BIRMINGHAM, AL - AUGUST 14: In this handout photo provided by the National Transportation Safety Board (NTSB), NTSB workers inspect the wreckage of a UPS cargo plane that crashed in a field outside of Birmingham-Shuttlesworth International Airport August 14, 2013 in Birmingham, Alabama. The pilot and co-pilot died in the crash but no other injuries were reported. (Photo by NTSB via Getty Images)
BIRMINGHAM, AL - AUGUST 14: In this handout photo provided by the National Transportation Safety Board (NTSB), the wreckage of a UPS cargo plane lies in a field after it crashed outside of Birmingham-Shuttlesworth International Airport August 14, 2013 in Birmingham, Alabama. The pilot and co-pilot died in the crash but no other injuries were reported. (Photo by NTSB via Getty Images)
BIRMINGHAM, AL - AUGUST 14: In this handout photo provided by the National Transportation Safety Board (NTSB), NTSB workers inspect the wreckage of a UPS cargo plane that crashed in a field outside of Birmingham-Shuttlesworth International Airport August 14, 2013 in Birmingham, Alabama. The pilot and co-pilot died in the crash but no other injuries were reported. (Photo by NTSB via Getty Images)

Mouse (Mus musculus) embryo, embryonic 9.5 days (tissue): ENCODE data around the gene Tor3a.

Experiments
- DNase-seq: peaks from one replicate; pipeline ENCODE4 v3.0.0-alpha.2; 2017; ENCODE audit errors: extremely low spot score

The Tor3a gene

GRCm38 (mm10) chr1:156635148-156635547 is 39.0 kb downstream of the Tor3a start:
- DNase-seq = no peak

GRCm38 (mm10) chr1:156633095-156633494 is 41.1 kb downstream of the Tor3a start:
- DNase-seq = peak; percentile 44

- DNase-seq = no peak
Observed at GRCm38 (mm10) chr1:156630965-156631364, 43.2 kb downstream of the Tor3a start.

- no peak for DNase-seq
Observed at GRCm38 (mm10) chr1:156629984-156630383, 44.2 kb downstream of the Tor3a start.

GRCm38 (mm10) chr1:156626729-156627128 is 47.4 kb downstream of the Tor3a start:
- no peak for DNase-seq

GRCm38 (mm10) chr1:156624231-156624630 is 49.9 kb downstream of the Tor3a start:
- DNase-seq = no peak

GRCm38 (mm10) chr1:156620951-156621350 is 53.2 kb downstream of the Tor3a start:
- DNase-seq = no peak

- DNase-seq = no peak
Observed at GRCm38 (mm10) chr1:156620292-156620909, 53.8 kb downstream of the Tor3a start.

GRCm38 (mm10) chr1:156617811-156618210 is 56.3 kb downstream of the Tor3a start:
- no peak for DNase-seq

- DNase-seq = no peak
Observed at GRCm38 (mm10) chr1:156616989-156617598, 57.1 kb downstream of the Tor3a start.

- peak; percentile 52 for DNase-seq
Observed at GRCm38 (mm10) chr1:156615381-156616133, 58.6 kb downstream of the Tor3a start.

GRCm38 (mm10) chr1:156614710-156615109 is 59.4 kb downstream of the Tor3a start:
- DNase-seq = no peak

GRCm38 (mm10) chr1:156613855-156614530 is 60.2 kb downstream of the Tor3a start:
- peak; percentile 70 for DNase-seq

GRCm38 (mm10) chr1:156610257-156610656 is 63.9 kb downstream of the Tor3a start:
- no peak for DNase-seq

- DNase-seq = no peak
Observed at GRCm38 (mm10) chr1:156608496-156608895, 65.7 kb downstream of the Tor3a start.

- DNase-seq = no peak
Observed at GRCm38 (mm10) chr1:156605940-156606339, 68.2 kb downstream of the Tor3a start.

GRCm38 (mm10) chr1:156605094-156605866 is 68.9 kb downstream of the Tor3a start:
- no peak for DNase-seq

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WASHINGTON (AP) -- The pilots of a UPS cargo jet that crashed last August complained of tiring work schedules at the start of the fatal flight, and then made errors shortly before the plane flew into a hillside and burst into flames, according to information presented at a hearing Thursday.

The plane was also equipped with an outmoded warning system to alert pilots when they are in danger of flying into the ground, according to information presented to the National Transportation Safety Board.

Both pilots were killed in the predawn crash as they attempted to land at Birmingham-Shuttlesworth International Airport in Birmingham, Ala. The airport's main runway was closed for maintenance, so Captain Cerea Beal Jr. was trying to land on a second, much shorter runway that wasn't equipped with a full instrument landing system to help keep planes from coming in too high or too low.